Here’s one way to ease the stress of long distance caregiving and stay connected to family at Christmas. It’s an online tool called Tyze that helps caregivers stay in touch.
I recently wrote an article for alive magazine about “caring for the caregiver” at Christmas. When researching that article, I found out about Tyze Personal Networks. It’s a great way to stay connected during the holiday season and all year round, especially if you like to be online.
If you’re a long distance caregiver, you may feel guilty and sad that you can’t be with your family members. One way to cope with this is to find new ways to stay connected!
In this article, I’ll:
- Share how a mom called Donna Thomson cares for her son, who has severe cerebral palsy
- Describe how the Christmas holiday season can be especially stressful for caregivers
- Share how Donna copes with the stress of caregiving – and offer a tip on how to stay connected for long distance caregivers
At the end of the article, I describe why Tyze as a strategy for staying connected for long distance caregivers may not work for everyone – and how to solve that problem.
If long distance caregiving is new to you – or if it’s “old hat” but you’re looking for new tips and strategies, this info on how to stay connected may be just what you need!
Long Distance Caregiving at Christmas
Here’s Donna’s experience with caregiving – she’s not a “long distance caregiver” per se, but she no longer cares for her son at home.
Caregiving intensifies during the holiday season. “As the mother of a young man with severe cerebral palsy and complex medical needs, it’s never quite ‘business as usual’ in our home, especially over the holiday season. Our son Nicholas recently moved into a nearby care home, but our family is very involved in his life and especially so at Christmas.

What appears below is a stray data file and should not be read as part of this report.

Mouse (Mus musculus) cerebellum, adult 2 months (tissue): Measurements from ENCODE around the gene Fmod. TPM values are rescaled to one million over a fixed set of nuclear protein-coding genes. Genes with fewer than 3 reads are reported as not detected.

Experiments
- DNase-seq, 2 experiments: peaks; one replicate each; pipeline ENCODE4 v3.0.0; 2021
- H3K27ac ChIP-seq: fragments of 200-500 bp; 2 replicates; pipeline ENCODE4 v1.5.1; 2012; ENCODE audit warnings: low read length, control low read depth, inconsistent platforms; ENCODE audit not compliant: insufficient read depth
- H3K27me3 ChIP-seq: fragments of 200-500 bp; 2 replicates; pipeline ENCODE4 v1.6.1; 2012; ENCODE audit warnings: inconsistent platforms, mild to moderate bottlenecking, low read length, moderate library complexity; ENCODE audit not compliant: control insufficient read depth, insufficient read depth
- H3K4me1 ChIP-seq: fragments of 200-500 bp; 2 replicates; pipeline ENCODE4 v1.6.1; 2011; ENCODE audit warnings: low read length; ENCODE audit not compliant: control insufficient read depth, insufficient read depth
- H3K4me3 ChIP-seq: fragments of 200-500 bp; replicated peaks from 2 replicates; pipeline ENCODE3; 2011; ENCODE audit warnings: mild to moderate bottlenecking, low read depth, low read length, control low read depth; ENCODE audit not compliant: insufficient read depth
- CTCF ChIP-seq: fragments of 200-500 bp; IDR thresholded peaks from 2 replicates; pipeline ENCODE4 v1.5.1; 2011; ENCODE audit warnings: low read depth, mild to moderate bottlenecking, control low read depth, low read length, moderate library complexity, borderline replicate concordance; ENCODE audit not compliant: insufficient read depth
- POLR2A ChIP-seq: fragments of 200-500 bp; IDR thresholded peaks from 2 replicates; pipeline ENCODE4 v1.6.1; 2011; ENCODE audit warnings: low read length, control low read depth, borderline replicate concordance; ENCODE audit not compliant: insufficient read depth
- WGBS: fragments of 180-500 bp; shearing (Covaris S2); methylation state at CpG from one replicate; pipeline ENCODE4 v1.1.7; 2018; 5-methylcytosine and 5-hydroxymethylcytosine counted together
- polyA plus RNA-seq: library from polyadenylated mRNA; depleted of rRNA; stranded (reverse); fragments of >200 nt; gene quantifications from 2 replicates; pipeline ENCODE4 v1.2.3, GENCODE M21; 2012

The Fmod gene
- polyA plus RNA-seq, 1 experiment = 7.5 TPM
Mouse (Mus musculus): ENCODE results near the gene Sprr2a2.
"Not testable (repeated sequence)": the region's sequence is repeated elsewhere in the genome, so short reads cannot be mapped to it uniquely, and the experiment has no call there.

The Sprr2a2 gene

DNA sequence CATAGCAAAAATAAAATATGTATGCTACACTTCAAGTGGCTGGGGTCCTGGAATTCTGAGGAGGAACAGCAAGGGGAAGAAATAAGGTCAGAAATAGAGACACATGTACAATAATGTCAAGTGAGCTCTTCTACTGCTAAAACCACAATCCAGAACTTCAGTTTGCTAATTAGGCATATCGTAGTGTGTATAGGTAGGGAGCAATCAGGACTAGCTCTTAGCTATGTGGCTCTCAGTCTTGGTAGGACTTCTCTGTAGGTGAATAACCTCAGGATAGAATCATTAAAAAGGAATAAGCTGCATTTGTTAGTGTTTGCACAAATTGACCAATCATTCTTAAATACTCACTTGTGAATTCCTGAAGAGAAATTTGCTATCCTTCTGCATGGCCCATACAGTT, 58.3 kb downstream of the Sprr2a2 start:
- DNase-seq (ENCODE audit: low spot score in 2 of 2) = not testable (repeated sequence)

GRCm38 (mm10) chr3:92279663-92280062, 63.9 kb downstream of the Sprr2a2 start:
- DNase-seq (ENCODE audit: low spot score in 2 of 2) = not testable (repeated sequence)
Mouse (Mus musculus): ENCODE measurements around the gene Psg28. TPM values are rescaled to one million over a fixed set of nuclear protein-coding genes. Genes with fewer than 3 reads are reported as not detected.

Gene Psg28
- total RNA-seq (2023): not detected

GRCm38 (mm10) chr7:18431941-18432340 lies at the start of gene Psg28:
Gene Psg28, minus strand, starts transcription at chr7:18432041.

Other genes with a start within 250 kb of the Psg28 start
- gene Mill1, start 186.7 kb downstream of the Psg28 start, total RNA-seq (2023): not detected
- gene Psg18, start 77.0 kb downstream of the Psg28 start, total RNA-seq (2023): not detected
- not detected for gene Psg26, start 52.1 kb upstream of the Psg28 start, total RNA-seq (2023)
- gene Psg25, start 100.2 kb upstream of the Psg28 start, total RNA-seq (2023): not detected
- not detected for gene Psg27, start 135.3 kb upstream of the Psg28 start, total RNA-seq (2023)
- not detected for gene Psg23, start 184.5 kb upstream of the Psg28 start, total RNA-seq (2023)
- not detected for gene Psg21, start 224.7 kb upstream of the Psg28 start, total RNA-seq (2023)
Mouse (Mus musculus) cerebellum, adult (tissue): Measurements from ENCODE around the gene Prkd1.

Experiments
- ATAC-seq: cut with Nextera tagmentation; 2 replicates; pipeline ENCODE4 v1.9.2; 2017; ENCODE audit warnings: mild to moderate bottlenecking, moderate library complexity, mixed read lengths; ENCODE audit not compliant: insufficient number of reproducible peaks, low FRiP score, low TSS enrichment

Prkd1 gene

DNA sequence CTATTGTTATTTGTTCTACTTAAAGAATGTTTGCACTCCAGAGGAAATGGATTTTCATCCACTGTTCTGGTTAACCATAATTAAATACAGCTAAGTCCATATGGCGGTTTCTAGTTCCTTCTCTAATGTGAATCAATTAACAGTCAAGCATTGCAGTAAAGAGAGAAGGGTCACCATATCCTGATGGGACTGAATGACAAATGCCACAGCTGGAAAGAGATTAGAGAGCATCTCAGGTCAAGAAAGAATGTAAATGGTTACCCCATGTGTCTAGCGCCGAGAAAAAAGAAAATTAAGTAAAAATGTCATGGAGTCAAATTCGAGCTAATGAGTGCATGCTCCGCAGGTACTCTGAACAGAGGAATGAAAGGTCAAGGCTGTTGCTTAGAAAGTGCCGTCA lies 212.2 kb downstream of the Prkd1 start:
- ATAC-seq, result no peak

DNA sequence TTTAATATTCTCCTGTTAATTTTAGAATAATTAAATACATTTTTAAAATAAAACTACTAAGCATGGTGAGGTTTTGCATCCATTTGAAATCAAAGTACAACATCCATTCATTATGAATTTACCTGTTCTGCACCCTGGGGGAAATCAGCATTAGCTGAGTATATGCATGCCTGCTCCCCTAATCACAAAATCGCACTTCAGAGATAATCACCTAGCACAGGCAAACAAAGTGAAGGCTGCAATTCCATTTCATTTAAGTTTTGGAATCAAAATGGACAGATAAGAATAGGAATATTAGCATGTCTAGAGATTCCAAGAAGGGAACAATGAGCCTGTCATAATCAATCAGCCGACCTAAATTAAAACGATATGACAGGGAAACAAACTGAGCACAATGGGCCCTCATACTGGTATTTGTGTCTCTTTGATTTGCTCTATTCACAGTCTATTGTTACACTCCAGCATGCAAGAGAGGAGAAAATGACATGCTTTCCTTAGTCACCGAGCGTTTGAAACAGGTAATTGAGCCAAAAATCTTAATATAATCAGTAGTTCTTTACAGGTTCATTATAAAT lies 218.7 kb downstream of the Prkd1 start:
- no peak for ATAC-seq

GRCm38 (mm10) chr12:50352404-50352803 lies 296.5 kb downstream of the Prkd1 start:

Although Nick requires intensive one to one nursing care, Christmas Day is the only day of the year that we say goodbye to professional caregivers and combine our holiday festivities with intensive caregiving. Celebrating together as a family is important to us, so in our house, opening gifts is paused momentarily as tube feeds and medications are given. We move the party into Nicholas’ old bedroom if he needs to lie down due to chronic pain.”
Nursing assistance makes Christmas easier. “Christmas is easier now that Nicholas has nursing assistance, but until a couple of years ago, I was doing most of Nick’s care. In our family, special holiday foods are very important to us. We all love my Grandmother’s shortbread Christmas cookies, my tourtiere on Christmas Eve (French Canadian spiced pork pie) and my Mom’s turkey stuffing. It was challenging getting those foods all prepared in time for Christmas, especially as I was the principal gift buyer as well.
Friends and family knew that I was exhausted and often, my sister would bake a double batch of the family Christmas cookies and deliver them to our door. My Mom is 92 and requires care herself now, but she used to make the turkey stuffing for us – any other recipe just wouldn’t do at Christmas! If I was too tired or pressed for time due to my caregiving responsibilities, I would be flexible and accept the offer of prepared goodies from neighbours, even if it meant not having some traditional treat that we loved.